arranged camp scholarships for children from South LA. Our success led to a contract with the LAUSD and for 15 years, thousands of children have enjoyed Temescal Field Science Camp.
With the acquisition of King Gillette Ranch in 2007, the MRCA now had another property that was perfect for outdoor education. The local school district, Las Virgenes Unified School District (LVUSD) had lost their camp at about the same time and we were able to step in and fill that need. For the past five years, kids from LVUSD schools have been enjoying overnight camp, learning lessons about nature and the environment.
By incorporating the best of both traditional camp and environmental education, we provide a well- rounded experience for all students. Campfires, night hikes, nature exploration and time for nature play allow students to enjoy all the memorable activities of any camp, while also participating in many of the outdoor activities listed on the California Children’s Bill of Rights (see box above).
California Children’s Outdoor Bill of Rights
Objective: That every child in California, by age 14, has the opportunity to participate in each of the following activities listed within the California Children’s Outdoor Bill of Rights.
The California Children’s Outdoor Bill of Rights states that every child should have the opportunity to:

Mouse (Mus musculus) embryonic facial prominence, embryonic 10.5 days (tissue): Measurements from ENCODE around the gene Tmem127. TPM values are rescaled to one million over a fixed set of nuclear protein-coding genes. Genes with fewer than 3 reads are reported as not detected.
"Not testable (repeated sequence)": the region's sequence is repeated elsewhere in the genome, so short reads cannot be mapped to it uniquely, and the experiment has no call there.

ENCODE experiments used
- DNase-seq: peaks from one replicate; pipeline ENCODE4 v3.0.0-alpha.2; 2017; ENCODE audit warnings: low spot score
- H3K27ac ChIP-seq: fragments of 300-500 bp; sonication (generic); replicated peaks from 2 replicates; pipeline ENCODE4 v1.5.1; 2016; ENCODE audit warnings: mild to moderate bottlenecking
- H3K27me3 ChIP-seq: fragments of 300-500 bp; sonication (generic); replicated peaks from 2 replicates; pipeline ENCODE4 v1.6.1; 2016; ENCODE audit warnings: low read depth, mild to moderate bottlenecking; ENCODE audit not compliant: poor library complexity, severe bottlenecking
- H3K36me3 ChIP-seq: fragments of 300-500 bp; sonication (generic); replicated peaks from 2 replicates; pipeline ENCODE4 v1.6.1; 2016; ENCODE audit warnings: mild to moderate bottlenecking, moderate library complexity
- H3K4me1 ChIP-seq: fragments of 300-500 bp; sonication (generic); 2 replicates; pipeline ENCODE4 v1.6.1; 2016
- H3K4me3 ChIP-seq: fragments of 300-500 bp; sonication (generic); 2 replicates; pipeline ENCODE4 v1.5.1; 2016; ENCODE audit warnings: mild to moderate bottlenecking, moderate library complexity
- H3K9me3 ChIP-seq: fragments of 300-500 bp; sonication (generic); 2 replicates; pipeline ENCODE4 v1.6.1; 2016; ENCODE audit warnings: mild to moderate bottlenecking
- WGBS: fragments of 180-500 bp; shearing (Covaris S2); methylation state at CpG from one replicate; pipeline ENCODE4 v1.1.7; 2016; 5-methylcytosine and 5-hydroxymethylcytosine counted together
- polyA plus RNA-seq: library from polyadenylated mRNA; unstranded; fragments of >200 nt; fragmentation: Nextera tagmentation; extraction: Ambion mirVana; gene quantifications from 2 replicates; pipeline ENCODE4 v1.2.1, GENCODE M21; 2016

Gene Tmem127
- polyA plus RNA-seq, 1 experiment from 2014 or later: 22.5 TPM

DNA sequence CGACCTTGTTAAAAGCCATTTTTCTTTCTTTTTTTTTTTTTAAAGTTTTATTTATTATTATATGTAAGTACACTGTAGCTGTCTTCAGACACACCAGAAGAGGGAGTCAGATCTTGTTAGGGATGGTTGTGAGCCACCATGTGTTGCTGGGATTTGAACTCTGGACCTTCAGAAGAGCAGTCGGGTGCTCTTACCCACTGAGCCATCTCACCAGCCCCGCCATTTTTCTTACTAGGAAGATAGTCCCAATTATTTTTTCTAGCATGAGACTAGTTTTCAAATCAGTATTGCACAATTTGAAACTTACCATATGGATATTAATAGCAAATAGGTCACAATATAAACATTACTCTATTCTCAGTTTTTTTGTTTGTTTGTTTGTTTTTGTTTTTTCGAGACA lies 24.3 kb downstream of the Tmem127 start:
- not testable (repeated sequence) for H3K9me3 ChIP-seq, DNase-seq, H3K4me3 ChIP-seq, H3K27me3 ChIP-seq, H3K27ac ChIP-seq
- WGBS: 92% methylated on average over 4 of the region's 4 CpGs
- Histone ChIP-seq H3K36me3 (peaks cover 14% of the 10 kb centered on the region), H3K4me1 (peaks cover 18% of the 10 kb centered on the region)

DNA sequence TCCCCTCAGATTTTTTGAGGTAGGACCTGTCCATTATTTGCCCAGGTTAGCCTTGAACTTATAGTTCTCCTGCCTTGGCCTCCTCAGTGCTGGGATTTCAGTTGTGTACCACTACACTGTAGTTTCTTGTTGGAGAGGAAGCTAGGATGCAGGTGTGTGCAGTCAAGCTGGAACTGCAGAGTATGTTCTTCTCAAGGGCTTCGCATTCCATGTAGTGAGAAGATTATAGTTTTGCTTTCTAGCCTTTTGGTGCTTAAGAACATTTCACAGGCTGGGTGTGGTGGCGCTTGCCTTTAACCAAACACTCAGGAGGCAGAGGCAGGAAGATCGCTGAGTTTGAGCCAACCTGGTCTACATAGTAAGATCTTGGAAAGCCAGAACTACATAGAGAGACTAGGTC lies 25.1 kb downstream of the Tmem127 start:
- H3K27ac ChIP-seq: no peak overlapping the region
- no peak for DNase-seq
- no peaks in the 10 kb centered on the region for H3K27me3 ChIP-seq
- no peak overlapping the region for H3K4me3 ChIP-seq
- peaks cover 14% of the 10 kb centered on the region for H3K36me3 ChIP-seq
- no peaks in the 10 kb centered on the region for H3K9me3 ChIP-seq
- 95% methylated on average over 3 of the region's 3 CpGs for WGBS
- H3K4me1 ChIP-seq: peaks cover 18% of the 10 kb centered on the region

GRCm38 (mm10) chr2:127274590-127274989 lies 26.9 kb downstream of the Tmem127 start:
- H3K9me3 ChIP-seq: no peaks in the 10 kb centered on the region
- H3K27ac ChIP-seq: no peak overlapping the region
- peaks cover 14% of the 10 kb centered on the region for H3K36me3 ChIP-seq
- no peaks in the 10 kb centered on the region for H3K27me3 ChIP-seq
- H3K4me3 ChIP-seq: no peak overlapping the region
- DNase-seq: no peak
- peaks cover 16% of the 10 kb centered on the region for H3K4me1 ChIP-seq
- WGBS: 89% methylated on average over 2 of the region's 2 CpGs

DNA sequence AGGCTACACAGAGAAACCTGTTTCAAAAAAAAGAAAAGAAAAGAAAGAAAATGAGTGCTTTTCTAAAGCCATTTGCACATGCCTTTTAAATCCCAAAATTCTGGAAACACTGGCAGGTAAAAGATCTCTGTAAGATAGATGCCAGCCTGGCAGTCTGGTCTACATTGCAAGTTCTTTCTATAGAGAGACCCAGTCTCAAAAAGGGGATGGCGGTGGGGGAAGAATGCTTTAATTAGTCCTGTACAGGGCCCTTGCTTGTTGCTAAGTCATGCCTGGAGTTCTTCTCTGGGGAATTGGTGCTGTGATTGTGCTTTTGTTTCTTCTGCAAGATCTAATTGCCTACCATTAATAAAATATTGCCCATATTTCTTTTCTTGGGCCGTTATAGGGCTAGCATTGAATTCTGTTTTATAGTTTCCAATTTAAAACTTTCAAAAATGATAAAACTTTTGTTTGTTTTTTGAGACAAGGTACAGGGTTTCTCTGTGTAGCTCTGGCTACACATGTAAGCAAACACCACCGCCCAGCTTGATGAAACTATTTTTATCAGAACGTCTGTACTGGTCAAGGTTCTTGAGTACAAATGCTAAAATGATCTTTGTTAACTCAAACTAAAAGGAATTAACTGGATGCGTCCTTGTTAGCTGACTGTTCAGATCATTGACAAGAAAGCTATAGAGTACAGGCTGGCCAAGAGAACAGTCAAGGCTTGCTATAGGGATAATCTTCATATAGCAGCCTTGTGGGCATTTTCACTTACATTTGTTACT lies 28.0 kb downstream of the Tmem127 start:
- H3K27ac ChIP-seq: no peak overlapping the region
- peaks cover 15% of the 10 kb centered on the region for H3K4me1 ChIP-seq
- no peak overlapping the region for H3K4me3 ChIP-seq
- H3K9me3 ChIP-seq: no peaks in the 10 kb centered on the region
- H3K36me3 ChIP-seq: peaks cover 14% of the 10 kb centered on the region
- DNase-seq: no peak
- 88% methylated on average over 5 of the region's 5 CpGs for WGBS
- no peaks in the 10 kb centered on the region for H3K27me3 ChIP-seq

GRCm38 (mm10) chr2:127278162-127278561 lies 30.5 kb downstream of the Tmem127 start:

• Play in a safe place • Explore nature • Learn to swim • Go fishing • Follow a trail • Camp under the stars • Ride a bike • Go boating • Connect with the past • Plant a seed
The lessons at our day and overnight programs focus on the unique Mediterranean ecosystem, indigenous local history and threatened watersheds, and are tied to California State Standards and the Education and Environment Initiative (EEI) (see box on page 8). The students are able to learn their required curriculum outside the classroom and bring this back to school, creating a unique and broad
Volunteer Naturalist Paula shows students leaves at Franklin Canyon Park
understanding of environmental science and conservation.
Time spent playing in nature – especially unstructured, imaginative, exploratory play – has long been recognized as an essential component of wholesome childhood development. Children who play outside are more physically
Spring 2012 7
| Page 2
| Page 3
| Page 4
| Page 5
| Page 6
| Page 7
| Page 8
| Page 9
| Page 10
| Page 11
| Page 12
| Page 13
| Page 14
| Page 15
| Page 16
| Page 17
| Page 18
| Page 19
| Page 20